Photograph by David Orr.
Just a word about my description first - I'm not trying to be cagey about some of the colors.  I rarely make notes and it's hard for me to recall exactly what I used for a particular bead.  I've used raku for years in various forms - the 1 kilo mondo rods you have to break up and pull yourself, the 5-6mm pulled stuff, frit, etc., and I've also used the chalcedony (blue and "regular") from Gaffer Glass, and find that they work very similarly.  I've got lots of twisted cane using both on my bench, and I honestly can't recall which I used for this bead.  But one thing's for sure, you have to be patient with it, and eventually you'll get some very nice color.  This post by Mike Hengler on the Gaffer Girls' blog is very helpful for working with chalcedony.  Thanks to Deb Batten for calling my attention to it.

This 46mm long bead was made in 3 separate layers, and took me quite a long time to make.  I started with a long tapered bicone that was green in the middle and blue on the ends.  I shaped it carefully as if it were the final shaping.  Then I used the strip casing method to encase the whole thing with clear, possibly using a transparent blue on the ends (it's been a while) to intensify the blue underneath.  I like that method because it results in a thin layer of clear on the bead.

Once the whole encased bead was nicely shaped, I applied twisted cane (twisties) that I made using raku and black or blue chalcedony and black, one side at a time, near the ends of the bead.  As in Trey's class, intense, focused heat and gravity is applied to the twistie to get it to flow toward the center of the bead, elongating the stripes.  A lot of reshaping is necessary after doing this as the mass of glass gets very distorted.  When I'm done with this the stripes have essentially met in the center of the bead.  Then I spent some time playing with heat and O2 to get the raku or chalcedony to "bloom".  I applied a goldstone stringer (this is also encased) around the center of the bead.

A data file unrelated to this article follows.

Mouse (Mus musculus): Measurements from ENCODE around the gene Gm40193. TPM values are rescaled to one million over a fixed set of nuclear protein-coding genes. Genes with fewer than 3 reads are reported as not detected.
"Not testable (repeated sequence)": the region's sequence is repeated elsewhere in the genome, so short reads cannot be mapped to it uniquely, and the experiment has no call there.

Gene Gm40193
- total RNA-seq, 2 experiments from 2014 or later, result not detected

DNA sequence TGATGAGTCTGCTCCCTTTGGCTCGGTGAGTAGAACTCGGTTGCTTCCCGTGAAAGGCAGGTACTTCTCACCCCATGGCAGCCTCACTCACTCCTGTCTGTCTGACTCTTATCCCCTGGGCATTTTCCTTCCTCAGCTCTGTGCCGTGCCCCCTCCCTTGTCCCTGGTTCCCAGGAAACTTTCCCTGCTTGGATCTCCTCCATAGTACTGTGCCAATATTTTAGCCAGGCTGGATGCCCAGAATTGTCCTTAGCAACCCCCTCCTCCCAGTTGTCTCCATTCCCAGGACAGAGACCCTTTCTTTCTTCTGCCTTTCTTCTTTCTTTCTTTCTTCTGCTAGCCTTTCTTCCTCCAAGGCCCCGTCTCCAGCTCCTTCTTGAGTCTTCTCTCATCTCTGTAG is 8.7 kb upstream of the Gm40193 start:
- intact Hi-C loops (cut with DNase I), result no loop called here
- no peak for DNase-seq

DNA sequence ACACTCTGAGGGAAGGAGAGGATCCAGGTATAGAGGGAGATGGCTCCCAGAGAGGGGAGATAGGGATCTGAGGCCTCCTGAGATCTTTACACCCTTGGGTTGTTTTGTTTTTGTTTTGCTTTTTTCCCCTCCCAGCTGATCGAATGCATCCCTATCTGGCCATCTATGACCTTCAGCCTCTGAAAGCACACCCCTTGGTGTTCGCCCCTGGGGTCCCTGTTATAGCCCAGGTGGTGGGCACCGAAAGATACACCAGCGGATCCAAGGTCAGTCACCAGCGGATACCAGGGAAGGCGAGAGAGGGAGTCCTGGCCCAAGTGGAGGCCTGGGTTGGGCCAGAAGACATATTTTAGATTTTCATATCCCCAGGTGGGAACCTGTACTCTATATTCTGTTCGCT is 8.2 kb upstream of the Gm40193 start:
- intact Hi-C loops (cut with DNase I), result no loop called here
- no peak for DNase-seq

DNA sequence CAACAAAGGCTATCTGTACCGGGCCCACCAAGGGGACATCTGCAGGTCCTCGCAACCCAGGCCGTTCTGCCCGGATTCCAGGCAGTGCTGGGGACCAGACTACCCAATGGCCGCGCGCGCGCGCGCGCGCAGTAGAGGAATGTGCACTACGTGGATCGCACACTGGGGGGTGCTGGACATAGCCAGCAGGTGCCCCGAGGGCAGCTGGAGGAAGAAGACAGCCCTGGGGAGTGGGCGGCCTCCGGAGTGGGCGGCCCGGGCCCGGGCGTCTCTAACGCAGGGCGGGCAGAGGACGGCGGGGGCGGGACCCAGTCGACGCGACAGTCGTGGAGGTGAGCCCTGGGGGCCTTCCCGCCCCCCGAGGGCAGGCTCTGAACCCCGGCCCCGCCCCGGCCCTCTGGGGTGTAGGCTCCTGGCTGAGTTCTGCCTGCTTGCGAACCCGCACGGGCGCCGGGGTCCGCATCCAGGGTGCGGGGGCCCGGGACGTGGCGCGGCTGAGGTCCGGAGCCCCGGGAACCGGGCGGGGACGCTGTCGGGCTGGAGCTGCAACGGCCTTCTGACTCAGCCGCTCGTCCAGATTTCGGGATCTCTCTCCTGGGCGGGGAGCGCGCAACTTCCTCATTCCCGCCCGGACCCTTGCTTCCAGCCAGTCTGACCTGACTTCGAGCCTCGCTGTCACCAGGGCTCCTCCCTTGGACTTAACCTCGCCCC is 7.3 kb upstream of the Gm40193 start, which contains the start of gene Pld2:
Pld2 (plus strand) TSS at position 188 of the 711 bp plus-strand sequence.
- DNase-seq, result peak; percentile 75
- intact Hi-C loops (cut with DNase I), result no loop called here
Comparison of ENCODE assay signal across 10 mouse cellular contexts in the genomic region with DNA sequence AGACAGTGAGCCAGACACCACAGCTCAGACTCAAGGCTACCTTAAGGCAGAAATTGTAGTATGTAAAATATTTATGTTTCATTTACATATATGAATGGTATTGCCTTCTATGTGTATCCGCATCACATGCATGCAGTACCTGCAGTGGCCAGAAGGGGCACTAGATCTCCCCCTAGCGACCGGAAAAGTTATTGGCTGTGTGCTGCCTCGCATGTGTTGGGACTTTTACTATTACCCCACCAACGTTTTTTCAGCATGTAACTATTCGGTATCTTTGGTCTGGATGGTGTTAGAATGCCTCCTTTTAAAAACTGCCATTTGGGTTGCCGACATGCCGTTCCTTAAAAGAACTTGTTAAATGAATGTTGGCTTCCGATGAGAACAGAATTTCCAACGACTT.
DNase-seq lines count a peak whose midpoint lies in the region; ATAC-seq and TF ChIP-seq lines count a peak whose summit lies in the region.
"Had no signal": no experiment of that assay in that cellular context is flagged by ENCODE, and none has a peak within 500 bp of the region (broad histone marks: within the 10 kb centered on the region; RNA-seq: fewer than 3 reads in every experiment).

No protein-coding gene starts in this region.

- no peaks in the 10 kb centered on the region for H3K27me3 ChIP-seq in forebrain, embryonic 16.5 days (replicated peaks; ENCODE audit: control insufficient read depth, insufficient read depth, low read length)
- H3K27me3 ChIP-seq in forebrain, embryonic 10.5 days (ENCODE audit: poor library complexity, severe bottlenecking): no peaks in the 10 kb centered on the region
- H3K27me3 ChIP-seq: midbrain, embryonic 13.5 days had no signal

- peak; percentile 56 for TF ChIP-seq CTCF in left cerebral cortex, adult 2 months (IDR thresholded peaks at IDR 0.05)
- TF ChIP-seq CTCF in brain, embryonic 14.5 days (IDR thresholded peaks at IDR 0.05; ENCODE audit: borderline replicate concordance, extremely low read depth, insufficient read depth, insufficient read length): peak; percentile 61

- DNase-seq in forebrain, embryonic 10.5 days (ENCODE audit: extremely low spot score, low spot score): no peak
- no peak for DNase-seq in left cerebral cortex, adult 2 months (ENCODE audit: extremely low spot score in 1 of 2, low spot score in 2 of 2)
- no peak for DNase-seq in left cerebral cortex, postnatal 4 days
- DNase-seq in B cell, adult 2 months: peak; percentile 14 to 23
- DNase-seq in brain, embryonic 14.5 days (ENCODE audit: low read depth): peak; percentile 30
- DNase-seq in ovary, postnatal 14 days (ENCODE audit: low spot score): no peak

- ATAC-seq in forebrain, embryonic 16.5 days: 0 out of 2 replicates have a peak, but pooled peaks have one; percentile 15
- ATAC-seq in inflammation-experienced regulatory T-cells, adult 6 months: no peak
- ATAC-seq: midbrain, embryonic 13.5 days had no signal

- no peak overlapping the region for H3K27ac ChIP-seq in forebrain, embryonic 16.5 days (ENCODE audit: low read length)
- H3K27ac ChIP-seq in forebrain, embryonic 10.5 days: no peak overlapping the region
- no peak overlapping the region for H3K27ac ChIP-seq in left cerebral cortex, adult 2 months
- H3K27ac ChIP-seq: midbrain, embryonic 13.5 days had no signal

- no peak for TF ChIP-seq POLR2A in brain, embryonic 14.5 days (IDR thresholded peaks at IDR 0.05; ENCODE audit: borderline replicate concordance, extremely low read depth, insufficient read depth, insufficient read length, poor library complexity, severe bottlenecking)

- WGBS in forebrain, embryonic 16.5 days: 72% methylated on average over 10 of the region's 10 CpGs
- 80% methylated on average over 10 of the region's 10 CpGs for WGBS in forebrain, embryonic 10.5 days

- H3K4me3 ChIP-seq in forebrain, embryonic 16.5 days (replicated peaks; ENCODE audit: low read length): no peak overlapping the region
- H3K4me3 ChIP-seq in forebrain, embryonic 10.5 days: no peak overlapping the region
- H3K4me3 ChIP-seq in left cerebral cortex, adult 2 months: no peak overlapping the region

Then I used a clear glass stringer to twist around the center of the bead in five different spots.  On top of each twisted spot I applied a dot of silvered glass (likely Triton or Psyche), poked it with my tungsten pick, and put a dot of clear on top.

The final task was to apply dots of reduction stringer (likely iris gold) on the ends of the bead.  That's it!  Easy peasy and only an hour to do.

Thursday, June 16, 2011

New goodies in my Etsy shop

Been fusing and hammering away...

Antiqued, hand forged silver and glass briolette earrings
Antiqued, hand forged silver and smoky glass briolette earrings
New Meanie brooch / hair clip
This lovely little Meanie brooch can also be worn as a clip in your hair.  I just love having options like that.

Wednesday, June 15, 2011

Reflections of a pretty girl

At Kate's suggestion I put a mirror out in the girls' run, and as she predicted they were drawn to it. One in particular, Princess Laya.